Practical Metabolic Problems

  • D. W. Thomas
Part of the Klinische Anästhesiologie und Intensivtherapie book series (KAI, volume 13)


Although intravenous infusions were first performed in 1832, for the management of patients with cholera, over one hundred years were to pass before any form of complete nutrition could be provided by this route. Not until the late 1930’s were protein hydrolysates being prepared, and the late 1940’s were fat emulsions being made. In the intervening 30 or so years the practice of parenteral nutrition has expanded widely. In recent years its use has become widespread and includes patients with a great variety of illnesses (13). There are increasing numbers of solutions available for parenteral nutrition, and their use recommended in a variety of ways. Thus it has become common practice, in catabolic patients particularly, to administer throughout the day large amounts of nitrogen in the form of amino acids, and even larger amounts of calories in the form of glucose, other carbohydrates and fat emulsions (24).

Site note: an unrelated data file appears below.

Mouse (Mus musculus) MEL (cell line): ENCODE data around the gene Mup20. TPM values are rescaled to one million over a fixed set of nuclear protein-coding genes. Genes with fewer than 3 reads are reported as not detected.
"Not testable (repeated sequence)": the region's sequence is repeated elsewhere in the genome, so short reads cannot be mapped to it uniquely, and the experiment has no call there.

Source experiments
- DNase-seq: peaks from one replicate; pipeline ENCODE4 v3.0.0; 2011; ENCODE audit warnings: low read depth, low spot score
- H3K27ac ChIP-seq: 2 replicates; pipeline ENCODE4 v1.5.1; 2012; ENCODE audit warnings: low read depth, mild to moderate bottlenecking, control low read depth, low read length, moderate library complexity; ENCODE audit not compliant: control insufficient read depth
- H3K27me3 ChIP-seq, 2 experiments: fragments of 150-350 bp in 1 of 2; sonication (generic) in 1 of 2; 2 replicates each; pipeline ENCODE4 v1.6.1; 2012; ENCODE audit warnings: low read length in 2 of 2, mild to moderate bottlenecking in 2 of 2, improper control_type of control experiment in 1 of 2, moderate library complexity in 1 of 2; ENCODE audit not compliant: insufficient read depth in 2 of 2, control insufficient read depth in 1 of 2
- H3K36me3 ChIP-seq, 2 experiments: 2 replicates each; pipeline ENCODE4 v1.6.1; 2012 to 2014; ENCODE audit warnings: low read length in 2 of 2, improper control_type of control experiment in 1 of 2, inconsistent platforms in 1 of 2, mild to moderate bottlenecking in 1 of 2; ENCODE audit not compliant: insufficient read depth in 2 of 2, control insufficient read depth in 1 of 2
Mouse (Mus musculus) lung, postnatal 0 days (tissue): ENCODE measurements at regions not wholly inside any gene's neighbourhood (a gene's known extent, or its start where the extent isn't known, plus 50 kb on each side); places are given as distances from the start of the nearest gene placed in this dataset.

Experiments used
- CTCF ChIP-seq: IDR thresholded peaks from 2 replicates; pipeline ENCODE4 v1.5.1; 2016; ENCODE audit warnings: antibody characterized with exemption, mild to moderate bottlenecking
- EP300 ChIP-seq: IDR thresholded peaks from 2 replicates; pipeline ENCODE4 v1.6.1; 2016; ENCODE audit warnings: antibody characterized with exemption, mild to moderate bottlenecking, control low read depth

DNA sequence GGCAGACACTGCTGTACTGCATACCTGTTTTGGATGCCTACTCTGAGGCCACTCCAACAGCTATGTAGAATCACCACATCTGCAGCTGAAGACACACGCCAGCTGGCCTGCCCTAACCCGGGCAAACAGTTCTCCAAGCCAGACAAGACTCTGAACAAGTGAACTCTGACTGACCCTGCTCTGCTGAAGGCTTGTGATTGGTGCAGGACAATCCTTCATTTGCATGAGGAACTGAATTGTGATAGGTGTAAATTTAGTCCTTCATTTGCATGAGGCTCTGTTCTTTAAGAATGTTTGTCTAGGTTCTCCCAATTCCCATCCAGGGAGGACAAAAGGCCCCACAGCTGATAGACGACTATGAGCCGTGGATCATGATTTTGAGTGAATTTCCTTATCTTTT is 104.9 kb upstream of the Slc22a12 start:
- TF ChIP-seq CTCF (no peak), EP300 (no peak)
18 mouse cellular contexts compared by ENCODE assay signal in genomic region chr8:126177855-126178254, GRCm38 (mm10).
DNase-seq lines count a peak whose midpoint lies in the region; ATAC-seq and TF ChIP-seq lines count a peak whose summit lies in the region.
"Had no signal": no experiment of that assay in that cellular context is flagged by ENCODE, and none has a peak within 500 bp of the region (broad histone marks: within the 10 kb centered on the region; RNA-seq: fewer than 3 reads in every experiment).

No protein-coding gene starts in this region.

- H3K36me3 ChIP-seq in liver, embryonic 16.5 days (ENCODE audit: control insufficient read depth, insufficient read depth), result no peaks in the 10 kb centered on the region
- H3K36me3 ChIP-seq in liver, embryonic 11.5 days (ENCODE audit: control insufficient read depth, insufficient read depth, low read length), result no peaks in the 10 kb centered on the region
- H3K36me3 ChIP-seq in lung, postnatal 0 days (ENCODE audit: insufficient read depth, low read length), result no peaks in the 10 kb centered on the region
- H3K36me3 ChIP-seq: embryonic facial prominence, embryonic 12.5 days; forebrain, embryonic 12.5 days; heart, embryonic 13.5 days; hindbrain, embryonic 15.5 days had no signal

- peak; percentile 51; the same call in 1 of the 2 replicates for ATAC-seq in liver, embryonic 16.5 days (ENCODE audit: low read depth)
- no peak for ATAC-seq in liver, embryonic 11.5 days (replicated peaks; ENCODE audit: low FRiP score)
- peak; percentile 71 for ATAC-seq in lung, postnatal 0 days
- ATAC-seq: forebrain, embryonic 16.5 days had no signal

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© Springer-Verlag Berlin · Heidelberg 1977

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  • D. W. Thomas

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